Rating: 4/5 Ghosts for zombiiiies and a great opening cemetery sequence.

The Witch (2015)

Dir. Robert Eggers. My pick.

You may remember the trailer for this bleak, New England in the 1620’s film. A puritanical family is banished to the countryside by their village where they seek to build a new homestead and a better life in an unknown area near a dark, foreboding wood. Unfortunately, something that lives in it (you may guess from the title) is haunting their every move.

The trailer for this film looked so scary we didn’t dare watch it for years (even Stephen King has admitted that this film scared the living daylights out of him). I did not find it so scary in this way, but more disturbing than anything else. This was Eggers’ first feature-length effort and wow, what a job he did (having seen his exceptional second film The Lighthouse first, you can really see how he drew his inspiration from the history of his native New England). It’s period to a tee, no stone of authenticity was left unturned. Events and ideas for this story were actually culled by true events which occurred in the period leading up to the Salem Witch Trials. Both the story and acting is fantastic – I’d recommend it even if it wasn’t Halloween.

Rating: 5/5 Ghosts for dark themes of haunting, witches, covens, evil beasts.

…and two movies which we’ll watch on October 31st…

The Lost Boys (1987)

Dir. Richard Donner. My pick.

I haven’t seen this movie since I was a teenager, but one day I was just doddering along and thought, THE LOST BOYS! Why isn’t this considered a Halloween film? Vampires? The Coreys (Haim and Feldman)? A Kiefer Sutherland that looks exactly the same as he does now? I’m looking forward to the light-hearted spooky-camp I expect this film to bring this Halloween!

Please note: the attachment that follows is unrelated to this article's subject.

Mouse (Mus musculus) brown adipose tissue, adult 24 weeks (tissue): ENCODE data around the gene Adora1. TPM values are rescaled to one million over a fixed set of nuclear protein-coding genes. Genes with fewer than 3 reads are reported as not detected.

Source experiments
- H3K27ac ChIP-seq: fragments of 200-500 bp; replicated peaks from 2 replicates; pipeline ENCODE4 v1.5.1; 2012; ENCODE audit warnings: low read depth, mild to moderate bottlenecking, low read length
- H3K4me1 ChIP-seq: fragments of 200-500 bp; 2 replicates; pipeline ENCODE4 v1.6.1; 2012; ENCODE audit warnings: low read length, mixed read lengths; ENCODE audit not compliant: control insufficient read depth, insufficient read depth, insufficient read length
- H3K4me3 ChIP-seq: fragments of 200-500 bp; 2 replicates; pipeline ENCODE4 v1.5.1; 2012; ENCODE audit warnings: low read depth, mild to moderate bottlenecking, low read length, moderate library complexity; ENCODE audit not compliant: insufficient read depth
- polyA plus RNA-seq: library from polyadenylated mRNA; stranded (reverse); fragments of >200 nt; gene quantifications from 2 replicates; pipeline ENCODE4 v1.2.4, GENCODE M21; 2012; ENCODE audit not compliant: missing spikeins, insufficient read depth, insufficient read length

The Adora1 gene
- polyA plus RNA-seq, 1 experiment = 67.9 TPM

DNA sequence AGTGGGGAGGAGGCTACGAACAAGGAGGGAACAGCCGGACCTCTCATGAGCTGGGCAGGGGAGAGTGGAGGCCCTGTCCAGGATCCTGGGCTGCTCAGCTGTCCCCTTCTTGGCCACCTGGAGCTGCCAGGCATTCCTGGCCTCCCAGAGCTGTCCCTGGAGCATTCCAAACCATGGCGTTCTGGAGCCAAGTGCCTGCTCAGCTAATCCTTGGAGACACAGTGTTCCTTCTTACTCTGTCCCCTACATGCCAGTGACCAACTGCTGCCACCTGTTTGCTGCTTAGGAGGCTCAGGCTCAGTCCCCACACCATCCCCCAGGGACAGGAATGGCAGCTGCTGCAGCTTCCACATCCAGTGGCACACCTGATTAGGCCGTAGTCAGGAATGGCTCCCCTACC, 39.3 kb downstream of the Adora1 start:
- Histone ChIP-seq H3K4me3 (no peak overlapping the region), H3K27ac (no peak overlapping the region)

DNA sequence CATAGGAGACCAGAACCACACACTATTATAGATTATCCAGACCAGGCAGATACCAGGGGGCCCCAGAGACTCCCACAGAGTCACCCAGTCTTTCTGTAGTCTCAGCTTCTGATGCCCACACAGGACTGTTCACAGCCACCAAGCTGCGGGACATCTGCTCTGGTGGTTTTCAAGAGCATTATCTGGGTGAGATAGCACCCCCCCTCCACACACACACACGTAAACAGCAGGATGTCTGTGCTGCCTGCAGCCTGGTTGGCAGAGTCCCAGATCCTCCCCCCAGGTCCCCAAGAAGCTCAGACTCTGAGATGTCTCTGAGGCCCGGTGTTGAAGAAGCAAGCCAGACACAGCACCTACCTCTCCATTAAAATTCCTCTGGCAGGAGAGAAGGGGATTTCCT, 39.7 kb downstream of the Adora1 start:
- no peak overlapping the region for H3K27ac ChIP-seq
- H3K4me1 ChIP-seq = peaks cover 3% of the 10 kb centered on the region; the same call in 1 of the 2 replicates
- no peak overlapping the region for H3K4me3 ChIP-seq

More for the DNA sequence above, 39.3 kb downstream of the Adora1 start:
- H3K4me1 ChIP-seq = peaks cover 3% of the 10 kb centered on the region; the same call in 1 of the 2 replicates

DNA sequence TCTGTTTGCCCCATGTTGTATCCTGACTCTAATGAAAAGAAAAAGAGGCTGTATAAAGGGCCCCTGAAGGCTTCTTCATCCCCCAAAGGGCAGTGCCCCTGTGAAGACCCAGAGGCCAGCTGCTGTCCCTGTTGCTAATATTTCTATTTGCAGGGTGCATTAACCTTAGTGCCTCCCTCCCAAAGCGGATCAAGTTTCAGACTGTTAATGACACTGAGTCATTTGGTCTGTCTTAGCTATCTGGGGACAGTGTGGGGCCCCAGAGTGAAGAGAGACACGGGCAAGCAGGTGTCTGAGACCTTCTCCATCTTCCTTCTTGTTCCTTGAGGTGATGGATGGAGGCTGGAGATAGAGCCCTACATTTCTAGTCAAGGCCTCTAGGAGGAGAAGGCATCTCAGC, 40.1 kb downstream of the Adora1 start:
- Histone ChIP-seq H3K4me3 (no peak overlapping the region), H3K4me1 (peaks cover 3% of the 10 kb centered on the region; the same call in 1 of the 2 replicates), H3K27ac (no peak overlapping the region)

Happy Halloween, Scooby Doo! (2020)

My pick.

Okay, so there’s no way you expected this, right? I’m not above cartoons. When I heard there was going to be a new Halloween film starring Scooby and the gang (voiced by many of the same actors as in the live-action movie), I had to get in. I am a sucker for holiday cartoons. It’s a nostalgia thing, I suppose – watching cartoons on Halloween night in glow of the orange string of lights and the TV set, Halloween candy spread out all over the floor. Something corny is always appreciated, especially this year – we need Scooby Doo’s lighthearted approach to crime-solving. Definitely worth a note is the appearance of the actual Bill Nye the Science Guy. Also, Elvira.

What will you be watching this year? If you observe it, I wish you a Happy Halloween! It’s a bit unfortunate that Halloween takes place on Saturday – the best possible party day on this year that, at least here, there shall be no partying in the traditional sense, but if you know us, you’ll know we like a good challenge.

ps, you can sift through past editions of the Spooky October Movie Series for more movie inspirado here.